Aug 22- Murata Electronics North America Inc said it would buy the rest of chipmaker Peregrine Semiconductor Corp it does not already own in an all-cash deal valued at $465 million. The offer price of $12.50 per share is at a premium of 62.5 percent to Peregrine's Thursday close of $7.69.» Read More
The "Dream" name disappeared this morning, in favor of T-Mobile's "G1" moniker instead, a nod to the first handset powered by Google's mobile operating system dubbed Android. And now the market has to weigh whether this is merely another competitor available, or everything Blackberry and iPhone aren't.
Here we are, the night before Google, HTC and T-Mobile unveil the highly anticipated "Dream" smartphone--otherwise known as the gPhone--and Apple tries to ruin the party with headline-stealing news of its own.
Minutes after Microsoft's news to launch another $40 billion stock buyback and raise its dividend by 18 percent, Hewlett-Packard and Nike both announced major new buybacks of their own. And all of this may serve as a clarion call to other cash rich tech companies to start sharing their wealth.
HP is resurrecting the "Dude, You're Gettin' a Dell" campaign, which wasn't the brightest point in Dell's history, and now it's being used against it.
With this morning's rally, this is quickly shaping up as the week that wasn't for so many battered and bruised technology companies, and whiplashed investors are learning some important lessons:
Turns out, reporting pretty good news on a day when the Dow scampers 400 points and the Nasdaq recovers 100 points, translates into fantastic timing for Oracle shareholders.
Seinfeld wasn't "fired," or "canned," or "cancelled," or "let go." The company said from the early going that the Seinfeld commercials were "teaser ads" meant to stir conversation and debate, and tee up this next round of ads.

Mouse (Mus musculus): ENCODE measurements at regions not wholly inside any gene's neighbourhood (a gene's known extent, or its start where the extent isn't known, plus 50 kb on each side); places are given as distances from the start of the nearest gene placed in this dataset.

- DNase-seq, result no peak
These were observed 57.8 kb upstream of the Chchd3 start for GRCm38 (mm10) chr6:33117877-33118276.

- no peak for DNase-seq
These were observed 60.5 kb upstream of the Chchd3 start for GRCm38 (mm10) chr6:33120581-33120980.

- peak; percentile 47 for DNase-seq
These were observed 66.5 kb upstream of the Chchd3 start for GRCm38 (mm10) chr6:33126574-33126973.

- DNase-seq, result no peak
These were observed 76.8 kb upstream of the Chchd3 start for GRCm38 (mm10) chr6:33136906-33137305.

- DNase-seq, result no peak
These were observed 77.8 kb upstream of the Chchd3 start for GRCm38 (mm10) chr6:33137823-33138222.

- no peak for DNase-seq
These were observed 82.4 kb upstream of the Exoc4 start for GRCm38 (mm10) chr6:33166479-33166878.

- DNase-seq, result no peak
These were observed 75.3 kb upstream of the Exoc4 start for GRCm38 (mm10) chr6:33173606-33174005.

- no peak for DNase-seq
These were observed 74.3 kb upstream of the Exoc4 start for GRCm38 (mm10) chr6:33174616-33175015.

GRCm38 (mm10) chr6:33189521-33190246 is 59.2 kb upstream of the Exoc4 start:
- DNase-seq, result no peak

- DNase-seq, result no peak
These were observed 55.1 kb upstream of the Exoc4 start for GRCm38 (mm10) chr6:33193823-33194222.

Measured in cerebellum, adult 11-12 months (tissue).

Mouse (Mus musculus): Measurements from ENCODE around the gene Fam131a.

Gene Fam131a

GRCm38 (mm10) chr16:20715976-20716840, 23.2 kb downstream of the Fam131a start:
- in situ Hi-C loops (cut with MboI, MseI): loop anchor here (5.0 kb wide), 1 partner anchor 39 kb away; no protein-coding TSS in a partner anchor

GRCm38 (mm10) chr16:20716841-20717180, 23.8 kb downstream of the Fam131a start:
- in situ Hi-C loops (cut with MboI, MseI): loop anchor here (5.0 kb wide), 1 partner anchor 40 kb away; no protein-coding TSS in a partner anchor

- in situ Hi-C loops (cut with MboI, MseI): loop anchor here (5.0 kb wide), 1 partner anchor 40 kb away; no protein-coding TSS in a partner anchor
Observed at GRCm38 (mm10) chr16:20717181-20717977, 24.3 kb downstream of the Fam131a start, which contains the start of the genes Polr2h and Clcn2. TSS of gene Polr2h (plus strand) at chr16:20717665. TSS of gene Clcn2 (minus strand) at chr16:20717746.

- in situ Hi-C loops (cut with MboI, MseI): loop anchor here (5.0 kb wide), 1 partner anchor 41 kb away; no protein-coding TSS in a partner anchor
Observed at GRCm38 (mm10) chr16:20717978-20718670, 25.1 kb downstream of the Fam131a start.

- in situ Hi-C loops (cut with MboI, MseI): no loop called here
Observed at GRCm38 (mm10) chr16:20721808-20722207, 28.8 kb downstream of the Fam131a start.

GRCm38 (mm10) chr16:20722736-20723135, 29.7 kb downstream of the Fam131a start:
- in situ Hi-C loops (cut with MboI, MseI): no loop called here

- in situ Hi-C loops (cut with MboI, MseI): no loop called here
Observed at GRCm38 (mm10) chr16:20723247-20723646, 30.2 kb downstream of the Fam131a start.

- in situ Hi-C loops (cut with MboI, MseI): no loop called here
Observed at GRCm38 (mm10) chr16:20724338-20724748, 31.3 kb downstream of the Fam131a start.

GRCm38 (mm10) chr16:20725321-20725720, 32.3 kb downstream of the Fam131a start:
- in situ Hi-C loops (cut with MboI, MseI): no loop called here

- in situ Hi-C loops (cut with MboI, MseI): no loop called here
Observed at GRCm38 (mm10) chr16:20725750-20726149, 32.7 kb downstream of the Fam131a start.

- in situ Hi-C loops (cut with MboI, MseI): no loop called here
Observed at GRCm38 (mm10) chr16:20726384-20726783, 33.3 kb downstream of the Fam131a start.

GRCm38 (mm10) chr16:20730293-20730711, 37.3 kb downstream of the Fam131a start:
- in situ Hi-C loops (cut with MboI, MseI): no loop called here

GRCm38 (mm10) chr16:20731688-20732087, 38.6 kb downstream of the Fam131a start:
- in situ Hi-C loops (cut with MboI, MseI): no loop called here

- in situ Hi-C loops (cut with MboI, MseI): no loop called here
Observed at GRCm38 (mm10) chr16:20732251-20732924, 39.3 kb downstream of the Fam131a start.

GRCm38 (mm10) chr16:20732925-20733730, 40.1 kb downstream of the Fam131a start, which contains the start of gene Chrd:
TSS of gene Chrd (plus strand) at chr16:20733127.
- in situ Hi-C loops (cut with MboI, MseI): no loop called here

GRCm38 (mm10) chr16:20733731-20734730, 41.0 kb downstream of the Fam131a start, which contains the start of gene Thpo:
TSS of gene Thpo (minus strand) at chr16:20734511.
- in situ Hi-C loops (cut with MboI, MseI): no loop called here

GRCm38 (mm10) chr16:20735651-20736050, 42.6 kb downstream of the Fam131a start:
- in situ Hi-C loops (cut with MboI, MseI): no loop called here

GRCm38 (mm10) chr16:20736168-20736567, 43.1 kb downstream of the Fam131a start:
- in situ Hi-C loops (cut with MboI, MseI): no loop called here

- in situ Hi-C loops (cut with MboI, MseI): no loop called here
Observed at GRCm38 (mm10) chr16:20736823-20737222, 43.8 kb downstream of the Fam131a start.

It's not often that a company like Palm enjoys "bellwether" status, but such is the unusual result of these crazy times on Wall Street where investors are breathlessly searching for any kind of sign post they can find.
Research in Motion Ltd. will add new carriers in fast-growing emerging markets, and does not yet see an adverse impact from a widening global financial crisis, its co-chief executive said on Thursday.
CNBC Contributor David Pogue says that Microsoft's new Zune is no longer just an iPod clone.
If so many things in life come down to timing, today is a day Oracle would probably rather avoid. The Dow's off more than 800 points in a couple of days this week; the Nasdaq plunged more than 100 points just yesterday.
They started with such fanfare: Microsoft on the offensive, launching a new TV ad campaign, spending $10 million for the services of comedian Jerry Seinfeld, who would be part of a massive, $300 million ad spend.
Google will hardly be a me-too vendor. I'm sure the new HTC "Dream" phone will be feature-rich. But how it looks and how it feels might eclipse what it does since there are so many other options out there for consumers right now.
Flash memory maker SanDisk has rejected a takeover bid from Samsung Electronics valued at $5.85 billion, or $26 a share, which the world's top maker of memory chips made late Tuesday.
T-Mobile plans to show off the first wireless phone powered by Google Inc.'s much-anticipated Android software system at a Sept. 23 news conference.
This has been a crazy week on the markets, and it's still only Tuesday morning out here in Silicon Valley. But look no further than the stalwarts in the PC business, like Apple, Hewlett-Packard and Dell to see a new kind of volatility index.
Consumer electronics retailer Best Buy Co. posted a steeper-than-expected drop in quarterly profit as it spent more than planned to bolster its stores, sending shares down 5 percent.
There was a time not too long ago when Hewlett-Packard simply became "HP." I'm not talking about the "HP" it's always been known as, but "HP" as the official new name of the company, supplanting Bill Hewlett and Dave Packard, and joining the ranks of KFC as a company running the risk of forgetting history for the sake of convenience and short-hand.
Ten years ago, when there were far fewer websites than there are today, a couple of guys living in Stanford's Escondido Village got the idea to create an easy-to-use, searchable directory so friends and family could easily find the net's newest, coolest destinations.
Shares of U.S. video game publisher Take Two Interactive Software Inc plunged nearly 30 percent in premarket trading on Monday after larger rival Electronic Arts Inc. abandoned its takeover bid.